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Euonymus is delightfully diverse in its forms, but Moonshadow Euonymus is truly special. This variegated selection stands out in the landscape like no other. Its dark green leaves are each marked in the middle with a broad brushstroke of glowing yellow that matures to a hue that’s pale as moonlight. The foliage holds on all winter, bringing the bold contrast into those bleak days. Hints of pink and purple appear with the cold weather and add to the winter display. Moonshadow is a compact grower—plant it at the front of the border for all to see!
This species of Euonymus is native to China, where it creeps and climbs like both a shrubby plant and as a vine. Its foliage is normally green in the wild, but this Accent is prone to sending out random sports (mutations), which can result in intriguing new forms for gardeners to grow. Moonshadow Euonymus is the product of a nursery here in the U.S. It appeared at the Perry, Ohio, nursery of Thomas Dugan as a sport of Sunspot, a form with just a sliver of yellow in the center of the leaves. It was introduced in 1986.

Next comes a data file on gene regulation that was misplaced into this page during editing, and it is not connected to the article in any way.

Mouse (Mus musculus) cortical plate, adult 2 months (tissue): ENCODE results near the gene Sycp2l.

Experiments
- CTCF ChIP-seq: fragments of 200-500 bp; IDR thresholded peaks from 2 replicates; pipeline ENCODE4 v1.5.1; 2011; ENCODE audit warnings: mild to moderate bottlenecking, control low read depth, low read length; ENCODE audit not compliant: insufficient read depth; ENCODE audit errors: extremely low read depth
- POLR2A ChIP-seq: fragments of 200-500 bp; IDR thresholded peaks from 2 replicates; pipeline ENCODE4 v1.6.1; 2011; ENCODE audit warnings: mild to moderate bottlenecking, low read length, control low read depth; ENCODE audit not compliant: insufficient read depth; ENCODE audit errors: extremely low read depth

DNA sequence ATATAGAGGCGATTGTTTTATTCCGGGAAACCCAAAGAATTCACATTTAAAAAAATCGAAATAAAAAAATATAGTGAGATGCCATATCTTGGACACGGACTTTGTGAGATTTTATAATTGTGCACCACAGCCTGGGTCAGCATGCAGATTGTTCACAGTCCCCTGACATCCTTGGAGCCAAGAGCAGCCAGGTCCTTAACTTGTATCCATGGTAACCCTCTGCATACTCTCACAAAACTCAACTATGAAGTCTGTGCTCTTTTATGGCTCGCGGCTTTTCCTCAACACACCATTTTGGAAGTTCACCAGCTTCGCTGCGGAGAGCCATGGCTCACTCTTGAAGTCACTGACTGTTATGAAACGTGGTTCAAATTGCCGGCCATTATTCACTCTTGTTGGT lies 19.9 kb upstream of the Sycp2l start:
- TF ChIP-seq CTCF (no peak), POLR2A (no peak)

Some variegated plants have a habit of “reverting”—they’ll send out a branch here and there that’s plain green. Moonshadow Euonymus is very good about not reverting, but if it does happen, simply prune that branch out.
How to Grow
Part of Moonshadow Euonymus’s popularity is due to the fact that it is so easy to grow. This adaptable Accent will grow in sun or shade and in just about any type of soil that isn’t soggy. Wet feet spell trouble. Ideally, it would prefer light shade and soil that is barely moist at all times. The one thing that can sometimes pose a problem is an insect called scale. To prevent the spread of this pest, it’s best not to use Moonshadow as a massing plant but as a single specimen.
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